Presentation on theme: "International Aspects of the European Research Agenda Lesley Wilson EUA Secretary General Monash University 15 November 2007."— Presentation transcript:
International Aspects of the European Research Agenda Lesley Wilson EUA Secretary General Monash University 15 November 2007
…2… I. Introduction to EUA Created as a result of a merger in 2001 Nearly 800 Members in 46 countries Individual members: doctorate-granting institutions Collective members: 34 National rectors’ conferences Associate and affiliate members Goals: Represent the sector - shape policy developments Strengthen the sector - through institutional development activities
…4… How do Universities benefit from EUA ? Information and exchange of good practice between members Policy Forum: Voice of the universities at European level -Bologna - - European Research Area - Communication: Publications Website Newletters Brussels lobbying etc. Member Services Institutional Evaluation Programme (IEP) Participating in pilot projects e.g. Joint Masters, Quality Culture : working together, sharing good practice Annual Conferences, specialised workshops & seminars for HE leaders & managers
…5… The different roles of EUA 1. Policy – representing universities at European level 1.In the Bologna process 2.On a broad range of research policy issues Advocating for the inclusion of universities as partners at European level, e.g. the debate on the EIT Taking the initiative on doctoral programme reform with a focus on career development for young researchers Impacting upon the 7th EU Research Framework Programme: content & guidelines governing the participation of universities (procedures & cost support models) Following closely the work of the European Research Council (ERC) Promoting university/industry collaboration & knowledge transfer – “responsible partnering” guidelines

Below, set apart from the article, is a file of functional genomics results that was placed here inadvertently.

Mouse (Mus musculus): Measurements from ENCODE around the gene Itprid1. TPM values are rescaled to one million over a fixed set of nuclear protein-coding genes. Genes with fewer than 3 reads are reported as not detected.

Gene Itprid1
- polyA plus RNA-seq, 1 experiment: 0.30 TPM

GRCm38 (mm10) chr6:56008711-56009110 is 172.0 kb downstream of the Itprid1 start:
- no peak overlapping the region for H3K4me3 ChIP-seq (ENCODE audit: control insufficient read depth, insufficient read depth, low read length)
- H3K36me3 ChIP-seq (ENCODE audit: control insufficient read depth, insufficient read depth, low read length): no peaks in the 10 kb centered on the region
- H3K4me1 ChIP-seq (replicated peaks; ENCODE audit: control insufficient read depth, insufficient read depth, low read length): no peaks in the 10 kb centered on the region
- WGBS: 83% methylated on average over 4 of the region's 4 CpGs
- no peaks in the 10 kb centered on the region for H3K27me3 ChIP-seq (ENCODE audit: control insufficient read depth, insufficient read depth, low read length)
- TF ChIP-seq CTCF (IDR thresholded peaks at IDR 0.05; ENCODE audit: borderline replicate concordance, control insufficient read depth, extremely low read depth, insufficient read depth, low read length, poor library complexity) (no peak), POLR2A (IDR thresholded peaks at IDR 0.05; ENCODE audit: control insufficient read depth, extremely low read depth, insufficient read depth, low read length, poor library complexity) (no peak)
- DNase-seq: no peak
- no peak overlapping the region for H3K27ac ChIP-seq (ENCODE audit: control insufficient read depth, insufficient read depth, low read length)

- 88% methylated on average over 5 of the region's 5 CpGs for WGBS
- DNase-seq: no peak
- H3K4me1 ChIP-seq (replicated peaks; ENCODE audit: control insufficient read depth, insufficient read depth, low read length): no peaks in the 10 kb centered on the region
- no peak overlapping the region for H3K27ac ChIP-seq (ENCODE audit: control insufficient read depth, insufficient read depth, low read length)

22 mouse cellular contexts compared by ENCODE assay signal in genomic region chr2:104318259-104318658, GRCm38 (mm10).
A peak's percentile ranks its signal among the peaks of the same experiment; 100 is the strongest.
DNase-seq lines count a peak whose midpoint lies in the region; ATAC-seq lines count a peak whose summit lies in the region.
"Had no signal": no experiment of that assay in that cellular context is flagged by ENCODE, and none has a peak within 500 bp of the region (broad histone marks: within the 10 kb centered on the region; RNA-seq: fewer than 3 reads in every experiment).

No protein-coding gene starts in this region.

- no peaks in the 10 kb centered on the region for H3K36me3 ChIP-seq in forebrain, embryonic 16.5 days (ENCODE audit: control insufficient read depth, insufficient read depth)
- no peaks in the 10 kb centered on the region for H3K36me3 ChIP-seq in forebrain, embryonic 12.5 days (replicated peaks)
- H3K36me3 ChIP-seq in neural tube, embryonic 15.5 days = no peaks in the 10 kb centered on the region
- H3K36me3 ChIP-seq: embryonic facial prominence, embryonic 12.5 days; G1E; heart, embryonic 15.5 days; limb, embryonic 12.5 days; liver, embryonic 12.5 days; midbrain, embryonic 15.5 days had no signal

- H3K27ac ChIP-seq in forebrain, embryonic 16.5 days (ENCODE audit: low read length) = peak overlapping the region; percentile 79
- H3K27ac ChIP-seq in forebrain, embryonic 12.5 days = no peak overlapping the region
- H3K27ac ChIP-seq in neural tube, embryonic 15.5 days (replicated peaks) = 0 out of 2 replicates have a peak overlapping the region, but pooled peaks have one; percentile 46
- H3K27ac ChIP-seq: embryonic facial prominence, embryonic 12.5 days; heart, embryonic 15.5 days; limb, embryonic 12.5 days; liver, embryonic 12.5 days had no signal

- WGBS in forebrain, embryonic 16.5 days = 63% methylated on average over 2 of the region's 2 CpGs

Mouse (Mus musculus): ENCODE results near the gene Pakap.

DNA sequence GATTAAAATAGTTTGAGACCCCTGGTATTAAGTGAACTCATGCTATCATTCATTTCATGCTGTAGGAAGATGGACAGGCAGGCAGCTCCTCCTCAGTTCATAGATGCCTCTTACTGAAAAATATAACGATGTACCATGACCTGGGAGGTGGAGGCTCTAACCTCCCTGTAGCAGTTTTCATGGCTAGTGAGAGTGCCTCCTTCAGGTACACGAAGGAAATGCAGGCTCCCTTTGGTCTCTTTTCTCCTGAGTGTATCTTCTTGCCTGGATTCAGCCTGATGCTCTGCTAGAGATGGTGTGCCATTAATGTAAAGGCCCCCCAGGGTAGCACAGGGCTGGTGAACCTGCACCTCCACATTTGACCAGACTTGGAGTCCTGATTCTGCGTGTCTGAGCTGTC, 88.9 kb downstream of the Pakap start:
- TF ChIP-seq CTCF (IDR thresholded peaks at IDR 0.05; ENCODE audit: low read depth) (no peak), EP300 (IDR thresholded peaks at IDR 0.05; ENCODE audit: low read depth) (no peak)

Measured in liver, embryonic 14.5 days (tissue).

…6… 2. Service & support to members Through projects involving members working together in networks – to promote mutual learning, increase expertise & provide a basis for policy e.g. Quality, quality culture & creativity issues Joint degrees & their implementation Doctoral programmes and ‘doc careers’ Open Access to scientific publications Transparent costing of universities, starting from externally funded research activities ‘Responsible partnering’ with industry
…7… II. The European Policy Framework (1) Higher Education remains predominantly a national responsibility Bologna process Bologna process: A large Europe (46 countries) looking for convergence through common structures and tools The EU 27’s Lisbon Strategy The EU 27’s Lisbon Strategy : A smaller Europe with ambitious economic and social goals - a focus on research and a wider societal transformation process Limited EU responsibility for Higher Education but growing competence in relation to research
…8… II. The European Policy Framework 2.- The European Research Area The revised Lisbon agenda – push for excellence in research & innovation – focus on researcher careers, the European Research Council (ERC) but also the European Institute of Technology.. The 7th Framework Programme – 2007/2013, over € 50 billion incl. the ERC with increased funding over 7 years European structural & social funds can now be used for promoting research & innovation, i.e. for modernising HE “Money follows research”/portability of grants Key role of universities > their role in doctoral education, research training & in promoting interdisciplinarity Broad consensus on a “Modernisation agenda” for universities – European Commission & stakeholders